Today: February 28, 2024

Mea Maxima Culpa: Silence in the House of God

Recent years have seen a number of lawsuits and investigations into the sexual abuse of children by Roman Catholic priests. While these investigations may have been quite small to begin with, the publicity surrounding them has been so intense that it has encouraged other abuse survivors to come forward and with each revelation of clerical abuse comes more lawsuits, more investigations, more publicity and more abuse survivors coming forward. The ensuing snowball effect has been so drastic that it has effectively transformed a minor embarrassment to one of humanity’s oldest institutions into something of the order of an existential threat: How can the Catholic Church continue to claim moral authority when it has used that authority to protect men who rape children? As the scandal has grown, it has inspired a number of fictional and documentary films including this one by Alex Gibney, the Oscar-winning director of Enron: The Smartest Guys in the Room and Taxi to the Dark Side.

Much like Kirby Dick’s Twist of Faith and Amy J. Berg’s Deliver Us From Evil, Mea Maxima Culpa: Silence in the House of God begins with a small scandal. In this case the scandal involves the priest in charge of an American school for the deaf who used his position to molest the boys in his care. Grounding himself in a series of often incredibly moving interviews with the priest’s victims, Gibney follows the scandal up the Church hierarchy from priest to monsignor, monsignor to bishop, bishop to cardinal and finally all the way to the Pope himself. Indeed, one of the things that distinguishes Gibney’s film from those of Dick and Berg is that while all three films suggest that the Catholic Church shielded priests from prosecution in an attempt to protect the Church’s reputation, Gibney argues that this practice had been a matter of deliberate policy since the 19th Century and that this policy continued under the direct authority of the man who would become the recently-retired Pope Benedict XVI.

Somewhat disappointingly, while Gibney makes much stronger claims than many of his fellow filmmakers, his analysis is more concerned with attributing blame than with understanding the processes at work. For example, Berg’s Deliver Us From Evil places the rape and molestation of 25 Irish children in the wider context of Church culture and how that culture not only encourages people to turn a blind eye to rape but also some decidedly toxic attitudes towards homosexuality and women. Though Mea Maxima Culpa does touch on the issue of Church Culture and allows one talking head to suggest that there might well be something about the Church that actively encourages the recruitment and promotion of sexual predators, Gibney’s interest is obviously elsewhere and so the film simply raises the idea of a connection and then promptly moves on. This lack of deeper analysis is rather unfortunate as the number of films about this particular topic mean that there is a sense of déjà vu about a lot of the material that Gibney covers. As cold as it may sound, there are only so many films you can make about abuse survivors seeking justice from an indifferent and hypocritical bureaucracy before something new needs adding to the mix.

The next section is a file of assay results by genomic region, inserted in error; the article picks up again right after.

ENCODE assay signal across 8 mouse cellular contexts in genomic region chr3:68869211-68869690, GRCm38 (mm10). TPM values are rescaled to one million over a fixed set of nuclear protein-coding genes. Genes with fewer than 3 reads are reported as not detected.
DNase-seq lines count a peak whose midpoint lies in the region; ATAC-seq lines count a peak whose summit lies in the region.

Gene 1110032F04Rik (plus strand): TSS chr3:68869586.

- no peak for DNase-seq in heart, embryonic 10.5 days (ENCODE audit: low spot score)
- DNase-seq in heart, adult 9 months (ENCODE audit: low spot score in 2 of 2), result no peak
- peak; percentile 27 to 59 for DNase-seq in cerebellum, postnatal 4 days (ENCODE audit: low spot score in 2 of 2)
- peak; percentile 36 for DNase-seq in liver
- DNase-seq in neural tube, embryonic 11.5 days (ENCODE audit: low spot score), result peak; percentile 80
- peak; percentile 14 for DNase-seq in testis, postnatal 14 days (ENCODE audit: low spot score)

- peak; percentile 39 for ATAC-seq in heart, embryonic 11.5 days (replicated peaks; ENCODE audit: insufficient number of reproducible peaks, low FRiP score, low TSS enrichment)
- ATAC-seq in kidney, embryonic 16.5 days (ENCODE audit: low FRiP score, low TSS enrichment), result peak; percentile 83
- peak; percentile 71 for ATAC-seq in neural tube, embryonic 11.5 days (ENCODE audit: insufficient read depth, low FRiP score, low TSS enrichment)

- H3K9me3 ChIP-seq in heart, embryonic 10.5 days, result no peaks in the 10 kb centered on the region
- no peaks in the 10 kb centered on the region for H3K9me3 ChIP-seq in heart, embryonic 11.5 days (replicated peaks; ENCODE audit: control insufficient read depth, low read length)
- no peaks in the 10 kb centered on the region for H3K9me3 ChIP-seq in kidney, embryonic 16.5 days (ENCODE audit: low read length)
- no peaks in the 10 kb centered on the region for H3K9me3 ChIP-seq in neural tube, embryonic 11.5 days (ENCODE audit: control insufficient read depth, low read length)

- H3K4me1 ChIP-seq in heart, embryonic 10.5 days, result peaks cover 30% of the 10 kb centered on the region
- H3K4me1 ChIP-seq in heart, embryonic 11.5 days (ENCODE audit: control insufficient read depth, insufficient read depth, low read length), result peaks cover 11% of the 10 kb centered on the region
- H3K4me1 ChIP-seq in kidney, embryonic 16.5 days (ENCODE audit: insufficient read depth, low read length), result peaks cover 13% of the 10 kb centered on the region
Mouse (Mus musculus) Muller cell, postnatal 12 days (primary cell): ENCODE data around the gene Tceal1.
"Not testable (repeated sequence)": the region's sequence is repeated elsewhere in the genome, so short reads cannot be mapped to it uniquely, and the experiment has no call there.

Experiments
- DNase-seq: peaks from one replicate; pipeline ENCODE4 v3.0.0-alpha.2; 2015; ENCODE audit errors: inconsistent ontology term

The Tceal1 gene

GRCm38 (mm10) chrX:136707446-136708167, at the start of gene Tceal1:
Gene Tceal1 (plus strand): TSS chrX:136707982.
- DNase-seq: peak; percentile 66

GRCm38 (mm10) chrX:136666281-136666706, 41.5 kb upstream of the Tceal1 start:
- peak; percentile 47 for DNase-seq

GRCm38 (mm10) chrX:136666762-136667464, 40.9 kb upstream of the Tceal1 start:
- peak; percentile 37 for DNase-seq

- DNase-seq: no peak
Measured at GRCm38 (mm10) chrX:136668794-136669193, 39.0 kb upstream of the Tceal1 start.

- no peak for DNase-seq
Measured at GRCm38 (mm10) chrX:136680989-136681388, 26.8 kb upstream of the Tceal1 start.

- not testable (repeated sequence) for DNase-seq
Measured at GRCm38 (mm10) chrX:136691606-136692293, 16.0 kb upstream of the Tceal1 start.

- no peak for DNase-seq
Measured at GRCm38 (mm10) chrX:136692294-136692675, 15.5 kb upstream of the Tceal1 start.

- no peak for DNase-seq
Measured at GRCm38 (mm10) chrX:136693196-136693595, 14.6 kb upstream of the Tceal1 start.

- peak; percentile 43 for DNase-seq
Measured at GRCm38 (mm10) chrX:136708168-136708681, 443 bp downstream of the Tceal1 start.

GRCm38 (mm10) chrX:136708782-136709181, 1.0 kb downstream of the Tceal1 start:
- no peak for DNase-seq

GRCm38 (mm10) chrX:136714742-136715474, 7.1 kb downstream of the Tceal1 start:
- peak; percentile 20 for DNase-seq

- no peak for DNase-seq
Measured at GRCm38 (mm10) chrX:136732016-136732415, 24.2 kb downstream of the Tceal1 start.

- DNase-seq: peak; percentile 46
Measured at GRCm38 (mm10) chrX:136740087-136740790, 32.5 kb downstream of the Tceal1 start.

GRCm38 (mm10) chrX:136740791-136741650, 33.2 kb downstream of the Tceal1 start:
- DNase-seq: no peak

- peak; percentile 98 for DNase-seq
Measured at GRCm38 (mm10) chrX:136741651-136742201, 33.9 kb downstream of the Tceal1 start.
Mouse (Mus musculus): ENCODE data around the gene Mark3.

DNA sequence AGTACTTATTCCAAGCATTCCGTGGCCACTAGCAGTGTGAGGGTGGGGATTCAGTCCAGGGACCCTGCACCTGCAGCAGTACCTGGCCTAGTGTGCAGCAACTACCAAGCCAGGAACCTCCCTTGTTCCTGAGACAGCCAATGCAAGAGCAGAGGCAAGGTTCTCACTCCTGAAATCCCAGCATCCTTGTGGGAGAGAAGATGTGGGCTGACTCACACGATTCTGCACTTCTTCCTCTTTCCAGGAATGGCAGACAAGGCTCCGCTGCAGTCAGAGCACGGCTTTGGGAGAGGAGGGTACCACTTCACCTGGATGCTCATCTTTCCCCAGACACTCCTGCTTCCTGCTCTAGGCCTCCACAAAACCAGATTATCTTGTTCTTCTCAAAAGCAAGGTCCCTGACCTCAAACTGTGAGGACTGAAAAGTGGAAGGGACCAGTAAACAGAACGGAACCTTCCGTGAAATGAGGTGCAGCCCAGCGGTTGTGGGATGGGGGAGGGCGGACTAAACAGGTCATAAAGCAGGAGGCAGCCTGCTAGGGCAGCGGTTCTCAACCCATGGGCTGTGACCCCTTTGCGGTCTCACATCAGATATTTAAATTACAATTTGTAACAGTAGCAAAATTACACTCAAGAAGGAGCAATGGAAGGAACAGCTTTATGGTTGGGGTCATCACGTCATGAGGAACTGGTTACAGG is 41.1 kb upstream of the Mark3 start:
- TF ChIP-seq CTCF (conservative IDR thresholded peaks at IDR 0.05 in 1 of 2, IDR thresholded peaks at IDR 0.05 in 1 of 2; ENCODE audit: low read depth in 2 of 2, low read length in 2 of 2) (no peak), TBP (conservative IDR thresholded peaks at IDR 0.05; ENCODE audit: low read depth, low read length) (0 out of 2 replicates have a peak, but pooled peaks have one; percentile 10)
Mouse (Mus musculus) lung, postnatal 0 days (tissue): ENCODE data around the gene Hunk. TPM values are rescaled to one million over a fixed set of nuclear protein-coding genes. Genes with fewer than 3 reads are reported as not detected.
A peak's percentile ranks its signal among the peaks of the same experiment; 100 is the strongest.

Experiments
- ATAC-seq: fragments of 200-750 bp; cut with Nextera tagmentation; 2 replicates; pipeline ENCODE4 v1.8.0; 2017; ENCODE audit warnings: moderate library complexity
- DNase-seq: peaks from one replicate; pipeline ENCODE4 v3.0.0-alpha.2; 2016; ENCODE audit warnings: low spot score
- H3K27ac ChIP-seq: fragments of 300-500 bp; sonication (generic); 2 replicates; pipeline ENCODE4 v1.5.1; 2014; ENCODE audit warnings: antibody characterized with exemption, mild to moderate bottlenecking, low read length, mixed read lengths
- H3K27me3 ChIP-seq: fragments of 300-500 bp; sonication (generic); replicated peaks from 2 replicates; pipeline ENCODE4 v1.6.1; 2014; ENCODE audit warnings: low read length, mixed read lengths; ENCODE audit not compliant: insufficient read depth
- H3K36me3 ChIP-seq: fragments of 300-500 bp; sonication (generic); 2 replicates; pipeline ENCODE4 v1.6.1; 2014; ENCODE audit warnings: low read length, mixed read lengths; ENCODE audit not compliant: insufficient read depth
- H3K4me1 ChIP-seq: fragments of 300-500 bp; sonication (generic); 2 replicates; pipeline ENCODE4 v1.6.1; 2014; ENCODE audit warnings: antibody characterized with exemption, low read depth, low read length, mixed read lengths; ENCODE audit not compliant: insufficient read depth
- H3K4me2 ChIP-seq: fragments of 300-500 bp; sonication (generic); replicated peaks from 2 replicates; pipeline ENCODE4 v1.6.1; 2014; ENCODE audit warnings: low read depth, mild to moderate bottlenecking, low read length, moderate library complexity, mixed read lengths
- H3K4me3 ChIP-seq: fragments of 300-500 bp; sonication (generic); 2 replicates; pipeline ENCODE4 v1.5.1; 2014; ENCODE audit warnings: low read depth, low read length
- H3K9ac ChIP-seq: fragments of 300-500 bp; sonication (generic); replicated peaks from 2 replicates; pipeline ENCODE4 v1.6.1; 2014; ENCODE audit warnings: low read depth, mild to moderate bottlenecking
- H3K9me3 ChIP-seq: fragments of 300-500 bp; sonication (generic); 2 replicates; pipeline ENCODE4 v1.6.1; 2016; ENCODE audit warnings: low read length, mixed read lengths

What Gibney does bring to the mix is the idea of building the film around a series of interviews with deaf people. One of the film’s more disturbing motifs is that the abusive priest got away with raping and molesting deaf children because their frequently non-deaf parents struggled to communicate with them.

Similarly, when Church authorities investigated the abuse allegations, they did not bother to interview any of the students because they were deaf and thus deemed incapable of speaking for themselves. Gibney films his interviews with the survivors using an elegantly subdued form of lighting that beautifully emphasises the expressiveness of their faces. Also important is the fact that, rather than systematically cutting away from the survivors and having their words translated by non-deaf actors, Gibney keeps the audience’s attention firmly on the survivors allowing them to communicate their own feelings in their own words and in their own language. This choice of interview technique is important because Mea Maxima Culpa is not just about the Catholic Church’s attempts to cover-up decades of sexual abuse, it is also about giving a voice to people who had theirs taken away by a Church that claimed to have their best interests at heart.

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